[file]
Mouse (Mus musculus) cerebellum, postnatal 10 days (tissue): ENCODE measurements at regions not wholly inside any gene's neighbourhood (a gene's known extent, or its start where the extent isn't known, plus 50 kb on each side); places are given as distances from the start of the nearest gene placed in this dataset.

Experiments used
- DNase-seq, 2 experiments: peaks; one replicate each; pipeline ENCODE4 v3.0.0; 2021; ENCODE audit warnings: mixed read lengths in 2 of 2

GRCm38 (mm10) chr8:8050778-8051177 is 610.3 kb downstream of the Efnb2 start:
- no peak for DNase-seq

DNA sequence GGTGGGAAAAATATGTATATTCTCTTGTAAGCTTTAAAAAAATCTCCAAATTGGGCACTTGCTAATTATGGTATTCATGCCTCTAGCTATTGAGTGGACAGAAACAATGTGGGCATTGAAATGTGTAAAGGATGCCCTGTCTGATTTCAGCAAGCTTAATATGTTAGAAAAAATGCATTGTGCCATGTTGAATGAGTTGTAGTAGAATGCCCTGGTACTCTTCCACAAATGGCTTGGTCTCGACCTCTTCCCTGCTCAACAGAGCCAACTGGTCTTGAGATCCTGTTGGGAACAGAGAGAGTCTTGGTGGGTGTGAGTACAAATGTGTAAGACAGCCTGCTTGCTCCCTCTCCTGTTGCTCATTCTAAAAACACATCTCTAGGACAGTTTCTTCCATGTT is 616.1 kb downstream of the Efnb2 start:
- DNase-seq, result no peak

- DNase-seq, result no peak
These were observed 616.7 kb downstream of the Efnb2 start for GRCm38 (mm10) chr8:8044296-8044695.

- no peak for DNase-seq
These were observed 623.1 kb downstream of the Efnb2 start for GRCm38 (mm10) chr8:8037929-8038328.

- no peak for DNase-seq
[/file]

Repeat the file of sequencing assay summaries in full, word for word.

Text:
Mouse (Mus musculus) cerebellum, postnatal 10 days (tissue): ENCODE measurements at regions not wholly inside any gene's neighbourhood (a gene's known extent, or its start where the extent isn't known, plus 50 kb on each side); places are given as distances from the start of the nearest gene placed in this dataset.

Experiments used
- DNase-seq, 2 experiments: peaks; one replicate each; pipeline ENCODE4 v3.0.0; 2021; ENCODE audit warnings: mixed read lengths in 2 of 2

GRCm38 (mm10) chr8:8050778-8051177 is 610.3 kb downstream of the Efnb2 start:
- no peak for DNase-seq

DNA sequence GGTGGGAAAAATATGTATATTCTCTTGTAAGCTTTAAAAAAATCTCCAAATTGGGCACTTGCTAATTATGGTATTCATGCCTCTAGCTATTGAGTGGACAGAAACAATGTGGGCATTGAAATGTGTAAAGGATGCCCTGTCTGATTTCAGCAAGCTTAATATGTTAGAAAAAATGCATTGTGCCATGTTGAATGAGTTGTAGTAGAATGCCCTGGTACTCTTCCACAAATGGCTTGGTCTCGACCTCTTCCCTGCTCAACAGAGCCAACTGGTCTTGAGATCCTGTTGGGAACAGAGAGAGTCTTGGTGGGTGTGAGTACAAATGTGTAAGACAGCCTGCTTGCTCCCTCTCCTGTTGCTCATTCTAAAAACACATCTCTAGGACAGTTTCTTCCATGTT is 616.1 kb downstream of the Efnb2 start:
- DNase-seq, result no peak

- DNase-seq, result no peak
These were observed 616.7 kb downstream of the Efnb2 start for GRCm38 (mm10) chr8:8044296-8044695.

- no peak for DNase-seq
These were observed 623.1 kb downstream of the Efnb2 start for GRCm38 (mm10) chr8:8037929-8038328.

- no peak for DNase-seq